Landmark Cancer Centre

Australian Bragg Centre

The Australian Bragg Centre is a $500+ million addition to the largest health and biomedical precinct in the Southern Hemisphere, Adelaide’s BioMed City.

Named in honour of two Nobel Prize winners, Sir William Henry Bragg and his son Sir William Lawrence Bragg, this unique piece of infrastructure represents South Australia’s highest priority project for health, research expansion and education. The Australian Bragg Centre will provide a focal point for research of international calibre into the treatment of cancer, a major cause of illness in Australia.

The heart of the building sits at its bunker – a three-level research and treatment facility specialising in next generation cancer treatment. The Australian Bragg Centre for Proton Therapy and Research will be the first proton therapy centre in Australia and will be overseen by the clinical and research expertise of the South Australian Health and Medical Research Institute (SAHMRI). The proton therapy centre will deliver the most technologically advanced precision radiation therapy available in Australia. It is anticipated the centre will provide treatment to approximately 600-700 patients per annum, with around half of these expected to be children and young adults.

 

By combining research, education, clinical care, business development and innovation, The Australian Bragg Centre will facilitate an unparalleled opportunity to network, collaborate and advance research.

SAHMRI (South Australian Health and Medical Research Institute)

Research

Together we lead

Once complete, the Australian Bragg Centre will incorporate world-class facilities for cutting edge research by SAHMRI and lab and office space for SA Health and biomedical companies keen to be part of Adelaide’s burgeoning biomed industry and educational institutions.

Construction on the 15-storey premises is now underway and practical completion is anticipated by late 2023 with the first patients expected to be treated approximately 18 months later.

The Australian Bragg Centre has been made possible through an innovative partnership between the private sector and Federal and State governments.  South Australia’s leading developer Commercial & General has been a driving force behind the project in collaboration with SAHMRI, designing, funding and developing the business case.

Through innovation, collaboration and technology we can be pioneers of the future of health care, while increasing social and health benefits and supporting local business to build a sustainable economy.

32,000m2 total floor area
11 floors dry lab space
Sustainable LEED Gold Certified
1000+ jobs through construction
Proton Therapy for approximately 600-700 patients per year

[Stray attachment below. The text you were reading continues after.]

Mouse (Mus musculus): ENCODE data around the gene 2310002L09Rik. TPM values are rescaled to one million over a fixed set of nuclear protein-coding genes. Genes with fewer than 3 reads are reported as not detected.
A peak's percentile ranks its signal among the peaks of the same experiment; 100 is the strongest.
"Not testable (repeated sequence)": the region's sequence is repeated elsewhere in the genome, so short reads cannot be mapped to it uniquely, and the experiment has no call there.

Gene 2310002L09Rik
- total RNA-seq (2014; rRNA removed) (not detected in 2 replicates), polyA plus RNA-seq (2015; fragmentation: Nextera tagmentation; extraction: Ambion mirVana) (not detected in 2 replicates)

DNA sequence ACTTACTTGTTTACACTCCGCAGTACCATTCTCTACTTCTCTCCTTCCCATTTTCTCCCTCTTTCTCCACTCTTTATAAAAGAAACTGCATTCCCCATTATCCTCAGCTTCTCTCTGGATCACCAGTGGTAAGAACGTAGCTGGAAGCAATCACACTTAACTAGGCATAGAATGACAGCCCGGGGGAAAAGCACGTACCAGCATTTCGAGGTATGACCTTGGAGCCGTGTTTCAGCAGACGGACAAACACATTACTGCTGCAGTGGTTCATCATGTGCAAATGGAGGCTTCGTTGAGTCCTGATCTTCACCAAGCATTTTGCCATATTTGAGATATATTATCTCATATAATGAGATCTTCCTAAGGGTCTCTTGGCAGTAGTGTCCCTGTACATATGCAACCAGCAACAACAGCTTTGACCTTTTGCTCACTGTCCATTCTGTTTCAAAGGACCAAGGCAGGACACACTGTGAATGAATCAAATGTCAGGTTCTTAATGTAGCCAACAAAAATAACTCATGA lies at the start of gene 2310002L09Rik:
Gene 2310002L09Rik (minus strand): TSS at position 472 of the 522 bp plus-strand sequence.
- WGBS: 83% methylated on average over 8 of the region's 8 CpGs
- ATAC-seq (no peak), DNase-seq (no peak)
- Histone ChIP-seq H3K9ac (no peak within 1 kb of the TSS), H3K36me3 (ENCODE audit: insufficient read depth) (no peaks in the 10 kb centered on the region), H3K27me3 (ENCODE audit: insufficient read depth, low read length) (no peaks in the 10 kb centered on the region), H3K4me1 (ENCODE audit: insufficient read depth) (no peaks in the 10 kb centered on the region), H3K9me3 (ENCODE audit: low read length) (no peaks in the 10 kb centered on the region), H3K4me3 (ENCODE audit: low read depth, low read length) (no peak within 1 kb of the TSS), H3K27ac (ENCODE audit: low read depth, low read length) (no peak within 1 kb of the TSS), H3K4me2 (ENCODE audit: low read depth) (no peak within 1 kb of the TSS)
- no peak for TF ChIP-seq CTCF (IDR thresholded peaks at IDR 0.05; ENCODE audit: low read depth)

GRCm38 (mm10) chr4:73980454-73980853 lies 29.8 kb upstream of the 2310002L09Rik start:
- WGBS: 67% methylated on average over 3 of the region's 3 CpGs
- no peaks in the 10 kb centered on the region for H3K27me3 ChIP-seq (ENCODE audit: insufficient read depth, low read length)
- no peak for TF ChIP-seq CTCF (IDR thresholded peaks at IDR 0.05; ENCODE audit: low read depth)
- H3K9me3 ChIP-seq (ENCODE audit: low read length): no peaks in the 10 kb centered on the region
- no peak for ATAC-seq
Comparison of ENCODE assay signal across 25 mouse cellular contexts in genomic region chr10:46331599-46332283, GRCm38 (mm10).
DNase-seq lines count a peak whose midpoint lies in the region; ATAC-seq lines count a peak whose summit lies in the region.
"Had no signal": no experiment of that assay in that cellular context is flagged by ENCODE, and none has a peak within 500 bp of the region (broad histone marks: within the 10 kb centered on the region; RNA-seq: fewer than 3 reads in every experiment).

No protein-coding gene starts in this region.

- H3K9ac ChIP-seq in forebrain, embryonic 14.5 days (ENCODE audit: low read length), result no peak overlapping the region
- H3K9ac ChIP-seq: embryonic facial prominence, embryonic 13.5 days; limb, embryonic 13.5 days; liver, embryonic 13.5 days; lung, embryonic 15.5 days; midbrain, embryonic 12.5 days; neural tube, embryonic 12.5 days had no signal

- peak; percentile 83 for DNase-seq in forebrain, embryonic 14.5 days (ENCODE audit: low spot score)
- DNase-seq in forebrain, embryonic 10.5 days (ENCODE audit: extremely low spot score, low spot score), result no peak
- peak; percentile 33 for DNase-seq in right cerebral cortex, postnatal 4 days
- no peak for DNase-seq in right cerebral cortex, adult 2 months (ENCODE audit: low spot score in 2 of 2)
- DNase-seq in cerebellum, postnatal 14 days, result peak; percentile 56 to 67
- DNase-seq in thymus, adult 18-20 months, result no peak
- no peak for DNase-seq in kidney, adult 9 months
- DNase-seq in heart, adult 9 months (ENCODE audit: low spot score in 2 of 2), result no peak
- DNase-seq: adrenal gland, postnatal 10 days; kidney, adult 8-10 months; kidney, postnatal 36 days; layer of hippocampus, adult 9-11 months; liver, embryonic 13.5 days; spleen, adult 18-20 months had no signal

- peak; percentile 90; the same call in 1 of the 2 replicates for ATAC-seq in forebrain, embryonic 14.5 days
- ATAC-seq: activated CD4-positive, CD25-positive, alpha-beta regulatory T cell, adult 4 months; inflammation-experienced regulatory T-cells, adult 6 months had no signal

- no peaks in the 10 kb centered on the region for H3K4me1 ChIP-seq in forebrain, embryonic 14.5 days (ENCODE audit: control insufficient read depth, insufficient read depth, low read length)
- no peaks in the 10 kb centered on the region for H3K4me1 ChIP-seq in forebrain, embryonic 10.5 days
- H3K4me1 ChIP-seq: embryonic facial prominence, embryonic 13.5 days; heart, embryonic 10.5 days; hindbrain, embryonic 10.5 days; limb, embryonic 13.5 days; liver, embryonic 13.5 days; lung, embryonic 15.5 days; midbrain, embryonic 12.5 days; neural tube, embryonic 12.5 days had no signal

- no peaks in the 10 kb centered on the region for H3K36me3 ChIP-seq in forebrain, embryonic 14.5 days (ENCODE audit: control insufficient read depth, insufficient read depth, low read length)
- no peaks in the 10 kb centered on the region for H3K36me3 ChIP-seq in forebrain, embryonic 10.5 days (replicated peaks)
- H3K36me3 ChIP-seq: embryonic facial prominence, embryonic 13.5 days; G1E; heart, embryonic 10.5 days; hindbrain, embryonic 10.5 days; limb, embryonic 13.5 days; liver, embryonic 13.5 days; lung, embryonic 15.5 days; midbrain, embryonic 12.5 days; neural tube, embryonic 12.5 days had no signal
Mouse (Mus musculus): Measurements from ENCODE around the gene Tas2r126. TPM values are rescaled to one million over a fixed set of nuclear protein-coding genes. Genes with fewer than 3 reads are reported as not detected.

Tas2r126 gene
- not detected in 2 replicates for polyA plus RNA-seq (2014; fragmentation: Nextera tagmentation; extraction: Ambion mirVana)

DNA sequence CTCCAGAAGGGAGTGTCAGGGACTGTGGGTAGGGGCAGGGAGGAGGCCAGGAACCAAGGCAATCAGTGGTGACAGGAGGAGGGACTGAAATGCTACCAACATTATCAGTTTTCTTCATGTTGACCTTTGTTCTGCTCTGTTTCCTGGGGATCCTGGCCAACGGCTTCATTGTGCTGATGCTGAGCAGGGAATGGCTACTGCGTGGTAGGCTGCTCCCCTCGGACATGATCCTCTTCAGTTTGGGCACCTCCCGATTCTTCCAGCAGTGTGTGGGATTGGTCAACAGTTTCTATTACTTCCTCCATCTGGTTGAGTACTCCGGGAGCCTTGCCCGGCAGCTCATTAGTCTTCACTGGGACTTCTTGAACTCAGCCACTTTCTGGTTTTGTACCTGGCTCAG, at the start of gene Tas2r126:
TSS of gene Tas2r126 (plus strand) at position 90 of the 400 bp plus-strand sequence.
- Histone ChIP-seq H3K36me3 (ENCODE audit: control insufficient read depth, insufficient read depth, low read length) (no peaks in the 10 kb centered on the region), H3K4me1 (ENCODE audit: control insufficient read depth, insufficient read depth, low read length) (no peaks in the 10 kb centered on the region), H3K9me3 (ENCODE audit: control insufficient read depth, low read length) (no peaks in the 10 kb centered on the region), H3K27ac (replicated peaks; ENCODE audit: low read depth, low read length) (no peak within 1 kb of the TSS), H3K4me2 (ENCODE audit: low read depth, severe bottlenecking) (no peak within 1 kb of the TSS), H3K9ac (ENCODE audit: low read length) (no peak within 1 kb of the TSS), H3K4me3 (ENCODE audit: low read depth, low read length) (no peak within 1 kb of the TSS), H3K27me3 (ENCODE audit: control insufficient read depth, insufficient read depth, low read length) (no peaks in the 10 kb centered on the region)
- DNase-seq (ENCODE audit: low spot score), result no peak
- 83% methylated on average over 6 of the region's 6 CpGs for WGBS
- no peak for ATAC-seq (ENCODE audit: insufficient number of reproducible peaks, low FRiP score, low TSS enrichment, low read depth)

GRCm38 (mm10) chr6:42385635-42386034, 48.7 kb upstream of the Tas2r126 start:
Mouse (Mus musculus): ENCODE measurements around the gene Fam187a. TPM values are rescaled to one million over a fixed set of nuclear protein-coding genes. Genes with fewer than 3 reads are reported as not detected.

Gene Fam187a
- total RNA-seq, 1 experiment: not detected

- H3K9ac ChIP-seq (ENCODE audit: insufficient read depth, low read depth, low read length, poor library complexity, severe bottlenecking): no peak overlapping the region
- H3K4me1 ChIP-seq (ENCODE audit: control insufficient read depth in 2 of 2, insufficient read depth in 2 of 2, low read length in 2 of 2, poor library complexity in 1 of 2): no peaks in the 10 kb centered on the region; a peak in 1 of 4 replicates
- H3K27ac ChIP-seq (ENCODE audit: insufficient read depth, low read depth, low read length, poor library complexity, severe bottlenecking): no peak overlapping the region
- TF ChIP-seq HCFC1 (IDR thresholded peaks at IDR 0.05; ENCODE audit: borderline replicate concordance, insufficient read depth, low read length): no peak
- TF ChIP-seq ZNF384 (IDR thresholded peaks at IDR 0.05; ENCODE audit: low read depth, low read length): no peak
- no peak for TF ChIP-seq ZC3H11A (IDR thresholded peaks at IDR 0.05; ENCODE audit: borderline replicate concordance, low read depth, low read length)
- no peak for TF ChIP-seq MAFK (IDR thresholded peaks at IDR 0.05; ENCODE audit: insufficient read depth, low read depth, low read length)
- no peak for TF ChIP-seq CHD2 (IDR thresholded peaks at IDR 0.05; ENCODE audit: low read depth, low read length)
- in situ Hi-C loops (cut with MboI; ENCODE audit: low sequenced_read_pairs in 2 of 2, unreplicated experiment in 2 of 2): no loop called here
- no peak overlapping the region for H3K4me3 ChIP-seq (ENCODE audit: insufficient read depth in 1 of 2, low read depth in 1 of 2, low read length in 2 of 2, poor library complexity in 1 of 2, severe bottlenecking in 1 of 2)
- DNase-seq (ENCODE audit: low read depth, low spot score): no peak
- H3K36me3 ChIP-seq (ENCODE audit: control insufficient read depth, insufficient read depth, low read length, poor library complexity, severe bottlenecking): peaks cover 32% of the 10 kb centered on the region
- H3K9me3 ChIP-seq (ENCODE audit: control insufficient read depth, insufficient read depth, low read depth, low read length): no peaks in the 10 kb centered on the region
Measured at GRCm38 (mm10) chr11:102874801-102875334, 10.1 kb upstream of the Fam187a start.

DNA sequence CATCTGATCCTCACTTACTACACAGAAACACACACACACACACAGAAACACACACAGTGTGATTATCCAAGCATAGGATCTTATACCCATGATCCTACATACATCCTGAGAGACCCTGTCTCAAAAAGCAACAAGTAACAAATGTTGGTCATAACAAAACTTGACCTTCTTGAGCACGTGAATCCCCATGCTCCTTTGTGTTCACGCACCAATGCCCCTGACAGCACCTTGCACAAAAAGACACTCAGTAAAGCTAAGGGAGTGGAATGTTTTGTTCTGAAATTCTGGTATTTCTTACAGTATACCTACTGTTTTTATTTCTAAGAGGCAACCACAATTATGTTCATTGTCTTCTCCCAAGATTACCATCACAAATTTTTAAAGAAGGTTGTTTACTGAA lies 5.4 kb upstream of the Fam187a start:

32,000m2 total floor area
11 floors dry lab space
Sustainable LEED Gold Certified
1000+ jobs through construction
Proton Therapy for approximately 600-700 patients per year
 

Vital Infrastructure

Building on Excellence

The Australian Bragg Centre represents a significant opportunity to further South Australia’s commitment to growing the world-class $3.6 billion Adelaide BioMed City – one of the largest health and life sciences clusters in the Southern Hemisphere.

In line with government objectives for developing proton therapy capability and increasing jobs, a variety of health care professionals representing niche specialties will ultimately be trained here, enhancing radiation oncology expertise whilst addressing the surging demand for cancer care.

The Australian Bragg Centre provides an opportunity for Australia to cement its reputation as a leader in international health and medical research.

This new building complements and accentuates the striking geometric façade of the existing SAHMRI flagship facility, which draws its design origin from the natural contours of a pinecone. The built form acknowledges its sense of place within the health and medical precinct and enhances the patient and staff experience. Abutting the green belt of the Adelaide park lands, the design approach minimises its impact on the land while also maximising its orientation.

Importantly, through iconic and sculptural form, the Australian Bragg Centre will establish its own unique identity that is inspired by the characteristics of our city.

SAHMRI was the first laboratory building in Australia to be certified as a Leadership in Energy and Environment Design (LEED) Gold building. With the same high standards of design being applied to the Australian Bragg Centre, it is anticipated that it will achieve a Gold rating on completion.

The Australian Bragg Centre will generate an estimated $1 billion in economic activity and support approximately 1000 jobs throughout the construction period and many long-term jobs following completion.

Clinical Care